Being born to unmarried parents was a stigma in the past, but documents reveal that it didn’t mean that fathers never cared about their illegitimate offspring. In the late Georgian period, farmer John Webb of Norcot, Tilehurst, had four illegitimate children by three different women, as revealed by his 16-page will and related papers, which have recently been catalogued (ref. R/D206/1/1-2). John had previously been married and by the time he made his will in 1821, had two adult children by his late wife – although it is not clear when she died and he started his series of relationships with younger women of a lower social status than his own.
He had two sons with Elizabeth Castle of Reading and in 1802 entered into a formal agreement to maintain the boys. In his will John left them £200 each when they reached the age of 25, and a further £200 after the death of their half-sister Sarah. However, Charles received this legacy before his father’s death, in 1826.
Then in 1808 John had a daughter named Ann with Ann Coombs of Milton in north Berkshire. As we can see from the image below, John agreed that he would pay Ann an annuity of £25 a year for life, to be continued if she died until their daughter reached the age of 21. When she was 21, young Ann would receive £500 cash.
By 1821 John was openly 'living in sin' at Norcot Farm with his ‘housekeeper’, Christian Grace. He had been paying her an allowance of £50 a year since 1817, which was confirmed in his will for her lifetime, as long as she did not marry another man. A codicil made to the will in 1826 also gave her a lump sum of £200. She was also to be allowed to stay at Norcot Farmhouse and keep chickens in the farmyard there.
John and Christian had a son, Thomas, then aged six, who was also left a lump sum of £1000 at the age of 25; the 1826 codicil doubled this legacy to £2000. £50 per year plus a further £20 if Christian married, was promised to the trustees of the will, who included Thomas’s adult half-brother William Butler Webb, to be used for the maintenance of the boy and the cost of getting him apprenticed as a teenager. This was increased to £100 in 1826. John wanted Thomas to live with Christian as long as she stayed single, and then he was either to be apprenticed to learn a trade or instructed by William in agriculture.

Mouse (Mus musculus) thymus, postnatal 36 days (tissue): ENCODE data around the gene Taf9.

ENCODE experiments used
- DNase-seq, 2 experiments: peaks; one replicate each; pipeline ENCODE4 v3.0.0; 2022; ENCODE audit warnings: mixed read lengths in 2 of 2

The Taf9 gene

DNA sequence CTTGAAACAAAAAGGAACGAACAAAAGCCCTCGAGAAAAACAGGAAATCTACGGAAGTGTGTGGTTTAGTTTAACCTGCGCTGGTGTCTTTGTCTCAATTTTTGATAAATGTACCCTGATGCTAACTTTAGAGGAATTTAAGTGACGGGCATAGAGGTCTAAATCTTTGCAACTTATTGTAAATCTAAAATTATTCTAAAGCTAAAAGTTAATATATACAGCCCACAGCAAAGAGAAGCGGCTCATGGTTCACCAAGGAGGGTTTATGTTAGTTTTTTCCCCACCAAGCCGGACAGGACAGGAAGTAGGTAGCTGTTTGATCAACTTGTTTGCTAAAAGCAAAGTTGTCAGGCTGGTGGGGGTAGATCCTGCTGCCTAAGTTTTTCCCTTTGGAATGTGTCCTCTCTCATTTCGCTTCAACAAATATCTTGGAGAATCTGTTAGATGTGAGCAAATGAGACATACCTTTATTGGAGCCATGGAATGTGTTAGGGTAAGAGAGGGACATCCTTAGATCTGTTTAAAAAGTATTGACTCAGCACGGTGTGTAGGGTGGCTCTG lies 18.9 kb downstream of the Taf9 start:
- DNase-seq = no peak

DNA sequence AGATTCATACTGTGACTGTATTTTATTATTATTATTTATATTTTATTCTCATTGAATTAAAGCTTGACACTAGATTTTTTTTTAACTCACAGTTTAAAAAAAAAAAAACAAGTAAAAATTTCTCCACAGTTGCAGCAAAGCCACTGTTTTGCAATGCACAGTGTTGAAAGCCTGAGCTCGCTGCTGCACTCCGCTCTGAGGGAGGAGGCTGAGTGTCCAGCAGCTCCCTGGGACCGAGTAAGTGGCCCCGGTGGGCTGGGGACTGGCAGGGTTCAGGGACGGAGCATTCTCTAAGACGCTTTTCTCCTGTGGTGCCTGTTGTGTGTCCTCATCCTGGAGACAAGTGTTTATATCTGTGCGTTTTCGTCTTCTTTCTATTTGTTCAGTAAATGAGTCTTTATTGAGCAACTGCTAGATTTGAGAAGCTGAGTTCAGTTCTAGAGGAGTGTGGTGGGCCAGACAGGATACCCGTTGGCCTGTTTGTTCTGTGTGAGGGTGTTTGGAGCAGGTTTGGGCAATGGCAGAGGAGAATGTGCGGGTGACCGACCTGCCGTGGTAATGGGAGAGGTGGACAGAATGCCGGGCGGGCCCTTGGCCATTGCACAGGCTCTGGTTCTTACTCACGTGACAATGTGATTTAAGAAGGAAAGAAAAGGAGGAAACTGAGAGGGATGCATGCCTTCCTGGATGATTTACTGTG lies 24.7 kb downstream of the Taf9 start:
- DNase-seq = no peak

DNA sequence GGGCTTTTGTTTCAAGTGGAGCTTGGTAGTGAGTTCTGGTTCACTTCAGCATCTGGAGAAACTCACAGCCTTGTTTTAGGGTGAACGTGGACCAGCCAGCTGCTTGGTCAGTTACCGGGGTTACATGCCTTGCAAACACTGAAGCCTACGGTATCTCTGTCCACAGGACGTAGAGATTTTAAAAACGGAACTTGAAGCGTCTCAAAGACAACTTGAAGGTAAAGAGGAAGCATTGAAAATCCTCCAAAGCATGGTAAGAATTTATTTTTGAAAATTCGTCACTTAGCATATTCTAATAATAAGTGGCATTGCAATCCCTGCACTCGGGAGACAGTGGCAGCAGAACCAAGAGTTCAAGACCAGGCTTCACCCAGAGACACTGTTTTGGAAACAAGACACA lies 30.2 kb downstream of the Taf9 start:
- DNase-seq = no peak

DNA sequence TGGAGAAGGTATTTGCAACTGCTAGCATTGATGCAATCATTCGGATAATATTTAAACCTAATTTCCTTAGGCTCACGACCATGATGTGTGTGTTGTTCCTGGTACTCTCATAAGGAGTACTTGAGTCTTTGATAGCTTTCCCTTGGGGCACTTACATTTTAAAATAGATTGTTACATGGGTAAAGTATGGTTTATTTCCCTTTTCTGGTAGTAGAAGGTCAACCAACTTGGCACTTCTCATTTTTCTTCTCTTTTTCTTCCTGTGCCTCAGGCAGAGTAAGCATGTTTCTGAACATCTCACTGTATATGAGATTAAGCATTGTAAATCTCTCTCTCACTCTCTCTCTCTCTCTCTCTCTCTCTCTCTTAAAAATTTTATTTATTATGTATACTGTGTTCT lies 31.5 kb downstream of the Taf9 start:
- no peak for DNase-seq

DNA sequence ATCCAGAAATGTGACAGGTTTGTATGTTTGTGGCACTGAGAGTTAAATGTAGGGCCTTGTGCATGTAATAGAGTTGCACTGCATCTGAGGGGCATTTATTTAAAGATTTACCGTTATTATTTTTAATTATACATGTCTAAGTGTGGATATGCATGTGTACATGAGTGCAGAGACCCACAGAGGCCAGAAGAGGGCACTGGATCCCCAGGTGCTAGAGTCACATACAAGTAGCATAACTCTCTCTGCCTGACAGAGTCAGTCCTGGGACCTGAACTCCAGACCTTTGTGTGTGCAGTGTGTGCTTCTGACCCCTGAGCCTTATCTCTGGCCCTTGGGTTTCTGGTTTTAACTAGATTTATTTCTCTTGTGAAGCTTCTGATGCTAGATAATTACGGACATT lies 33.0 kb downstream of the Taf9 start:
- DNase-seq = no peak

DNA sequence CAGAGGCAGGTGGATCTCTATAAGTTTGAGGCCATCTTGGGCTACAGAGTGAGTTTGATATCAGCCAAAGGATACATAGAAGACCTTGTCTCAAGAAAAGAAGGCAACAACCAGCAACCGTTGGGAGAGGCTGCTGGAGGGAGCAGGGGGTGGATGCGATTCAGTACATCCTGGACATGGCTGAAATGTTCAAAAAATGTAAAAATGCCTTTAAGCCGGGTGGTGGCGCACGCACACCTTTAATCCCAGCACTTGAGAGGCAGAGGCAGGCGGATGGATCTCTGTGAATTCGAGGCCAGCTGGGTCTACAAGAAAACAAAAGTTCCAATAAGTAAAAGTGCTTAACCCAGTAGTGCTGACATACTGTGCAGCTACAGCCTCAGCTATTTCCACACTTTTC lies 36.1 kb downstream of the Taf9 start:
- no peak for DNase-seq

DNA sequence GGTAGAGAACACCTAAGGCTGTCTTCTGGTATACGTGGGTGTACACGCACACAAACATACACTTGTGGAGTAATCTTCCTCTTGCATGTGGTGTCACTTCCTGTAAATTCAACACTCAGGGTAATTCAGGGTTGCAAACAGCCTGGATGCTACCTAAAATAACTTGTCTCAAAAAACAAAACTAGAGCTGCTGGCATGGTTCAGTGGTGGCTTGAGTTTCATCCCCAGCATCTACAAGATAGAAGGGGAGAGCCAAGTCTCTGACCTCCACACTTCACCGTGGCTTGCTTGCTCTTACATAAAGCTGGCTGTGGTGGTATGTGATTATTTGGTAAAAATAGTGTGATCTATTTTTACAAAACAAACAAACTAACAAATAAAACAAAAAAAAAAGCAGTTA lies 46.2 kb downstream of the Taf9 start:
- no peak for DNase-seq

In contrast, John’s legitimate daughter Sarah received an annuity of £200 per year, and had almost certainly already received a large dowry when she got married. Son William was the main heir, with an inheritance worth several thousand pounds. The estate was entailed on any sons he might have, then to his daughter Caroline. If William’s children did not leave children of their own, the estate was set to revert to his half-brother Thomas Grace, youngest of John’s children and, we may guess, his favourite. However, this inheritance never came to pass, as William and his wife Caroline had a daughter (Caroline Sarah), and although she died young, the estate eventually passed to her daughter, Caroline Elizabeth Waldron. Christian embarked on a series of lawsuits in 1829 to secure her and her son’s rights to what John had left them. The fight went on until 1855, outlasting Thomas himself, who had died by 1849.
This story may provide the only evidence for the paternity of John Webb’s children as the baptism entry for young Thomas in 1815 just records him as the ‘base born son of Christian Grace’ – no mention of his father, whilst if Ann Coombs was baptised at all, it was not in her birthplace of Milton. What it does reveal is how John ensured that his offspring, legitimate or otherwise, were looked after following his death.